While nobody is exactly sure where the Coney Island hot dog originated, no other state has embraced this variation on the chili dog more than Michigan. While you'll find Coney dogs all over the state, three cities seem to take the dish more seriously than others.
'Michigan' on Serious Eats
Housed within Nelson's wood paneled walls is one of the purest examples of a Midwestern fish fry that I've experienced in my adult life. If you find yourself in Three Oaks, MI, it's worthy of your dinner plans.
Instead of a gargantuan pastrami that is too big to fit in your mouth, this one is stripped of the theatrics and is all the better for it. Thin slices of salty pastrami are griddled until crispy, and then loaded on rye bread with provolone and Dijon.
I don't know about you, but I've never been one to turn down a free drink. Fortunately (or if you ask my liver, unfortunately), my gig as a touring comedian means that I've managed to score one in almost every US state.
Having long since outgrown the downtown Kalamazoo facility (which still houses a beer store and the Eccentric Cafe brew pub) and their second brewing facility in nearby Comstock, the company expanded their brewing capacity again earlier this year, with the addition of a 200-barrel production brewery in also-nearby Galesburg. The capacious new space accommodates the brewery's special needs like increased capacity for dry-hopping, good news for any fans of their magically bright Two-Hearted Ale.
Marooned in a neighborhood now bereft of industry and commerce, Elmer's old-fashioned, deliciously basic burgers with onions show why it's still going strong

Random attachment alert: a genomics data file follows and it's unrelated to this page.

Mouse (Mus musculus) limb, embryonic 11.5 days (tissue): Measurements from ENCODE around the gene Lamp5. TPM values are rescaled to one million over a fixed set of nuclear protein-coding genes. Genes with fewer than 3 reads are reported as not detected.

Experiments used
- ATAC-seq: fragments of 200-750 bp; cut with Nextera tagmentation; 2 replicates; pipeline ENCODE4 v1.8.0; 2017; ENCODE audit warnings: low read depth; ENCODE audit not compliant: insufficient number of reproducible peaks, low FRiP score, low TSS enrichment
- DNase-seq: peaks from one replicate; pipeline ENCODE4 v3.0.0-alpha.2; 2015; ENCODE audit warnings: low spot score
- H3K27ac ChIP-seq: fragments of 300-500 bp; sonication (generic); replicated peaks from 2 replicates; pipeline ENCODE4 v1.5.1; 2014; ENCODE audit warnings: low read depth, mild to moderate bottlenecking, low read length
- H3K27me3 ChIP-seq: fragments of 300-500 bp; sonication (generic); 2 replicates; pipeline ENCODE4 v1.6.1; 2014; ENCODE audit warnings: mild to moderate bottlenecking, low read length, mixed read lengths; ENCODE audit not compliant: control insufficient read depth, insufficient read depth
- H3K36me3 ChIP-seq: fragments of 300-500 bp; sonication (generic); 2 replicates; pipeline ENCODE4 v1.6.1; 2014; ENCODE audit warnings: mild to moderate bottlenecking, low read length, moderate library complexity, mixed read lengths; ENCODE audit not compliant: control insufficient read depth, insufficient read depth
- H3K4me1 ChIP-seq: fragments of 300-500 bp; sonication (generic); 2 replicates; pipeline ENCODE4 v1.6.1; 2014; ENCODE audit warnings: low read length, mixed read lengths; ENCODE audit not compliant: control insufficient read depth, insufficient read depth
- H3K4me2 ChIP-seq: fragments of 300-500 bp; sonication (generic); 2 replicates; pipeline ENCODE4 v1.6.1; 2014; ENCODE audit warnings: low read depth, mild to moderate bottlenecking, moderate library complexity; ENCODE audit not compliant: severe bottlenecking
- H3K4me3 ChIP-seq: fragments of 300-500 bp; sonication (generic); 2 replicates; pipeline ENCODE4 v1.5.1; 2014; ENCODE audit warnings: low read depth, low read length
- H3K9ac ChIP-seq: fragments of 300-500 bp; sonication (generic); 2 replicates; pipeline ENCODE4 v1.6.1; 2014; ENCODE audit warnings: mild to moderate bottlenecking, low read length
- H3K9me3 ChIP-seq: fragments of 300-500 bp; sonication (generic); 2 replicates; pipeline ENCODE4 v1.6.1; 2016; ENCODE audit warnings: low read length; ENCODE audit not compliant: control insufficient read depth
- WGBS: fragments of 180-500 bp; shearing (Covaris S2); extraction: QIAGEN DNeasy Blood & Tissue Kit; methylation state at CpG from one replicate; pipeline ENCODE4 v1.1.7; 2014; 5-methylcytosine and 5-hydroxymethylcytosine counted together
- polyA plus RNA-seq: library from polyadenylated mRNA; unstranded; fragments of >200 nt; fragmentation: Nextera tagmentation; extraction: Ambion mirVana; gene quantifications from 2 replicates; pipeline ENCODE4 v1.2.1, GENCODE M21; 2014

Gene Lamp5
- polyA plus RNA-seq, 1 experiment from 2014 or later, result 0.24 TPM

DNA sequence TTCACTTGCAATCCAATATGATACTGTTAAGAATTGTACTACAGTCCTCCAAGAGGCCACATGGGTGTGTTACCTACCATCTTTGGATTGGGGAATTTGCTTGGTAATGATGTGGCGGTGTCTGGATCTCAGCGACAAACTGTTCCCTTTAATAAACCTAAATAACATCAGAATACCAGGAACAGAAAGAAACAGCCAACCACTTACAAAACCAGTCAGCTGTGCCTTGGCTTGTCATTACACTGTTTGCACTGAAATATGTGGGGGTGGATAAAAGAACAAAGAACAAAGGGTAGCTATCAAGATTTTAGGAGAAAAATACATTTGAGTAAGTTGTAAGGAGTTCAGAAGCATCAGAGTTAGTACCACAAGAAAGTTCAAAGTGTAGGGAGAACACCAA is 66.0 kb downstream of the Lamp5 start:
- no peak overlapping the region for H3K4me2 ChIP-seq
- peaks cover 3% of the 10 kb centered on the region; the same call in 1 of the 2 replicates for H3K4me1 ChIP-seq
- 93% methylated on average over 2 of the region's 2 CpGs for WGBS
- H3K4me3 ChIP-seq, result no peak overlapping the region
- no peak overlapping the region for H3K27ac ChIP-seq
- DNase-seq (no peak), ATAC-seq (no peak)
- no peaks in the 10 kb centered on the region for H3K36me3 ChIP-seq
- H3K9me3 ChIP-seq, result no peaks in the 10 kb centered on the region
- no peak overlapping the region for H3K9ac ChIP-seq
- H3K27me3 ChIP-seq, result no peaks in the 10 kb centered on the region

Even though it could take the easy route and dish out some tired old fried fish sandwich, Mermaid in Saugatuck, Michigan brings it's A-game with the walleye pike sandwich.
For thirty years, visitors to Ann Arbor, Michigan, have gone home a little sad because they know their hometown doesn't have anything quite like Zingerman's Deli. Well, Zingerman's Roadhouse might be even better.
Once upon a time, the mitten-shaped state known as Michigan was not known for its coffee. Its bizarrely named "Coney Island" hot dogs and diners, its square-shaped pizzas, its death of industry...sure. But artisanal coffee? Not until recently did this pleasant peninsula begin to stand out, and cities across the state have begun to offer some of the best coffees roasted in the nation—and the mitten itself—at truly lovely cafes. Here are our very favorites.
Back before "slider" became a term to describe any small burger made out of any kind of meat, the word referred to small beef patties, steamed and seared on a griddle and served with a grilled onions on a cheap white bun. These delicious bits of nostalgia are all too rare in most of the country, but the tradition lives on in Detroit.
Perhaps no two people represent this burgeoning New Buffalo community better than Pat and Ellie Mullins, the married proprietors of Local on the north edge of New Buffalo, Michigan. Outside of their shop, along the Red Arrow Highway, a red sign reads "bacon." I liked them immediately.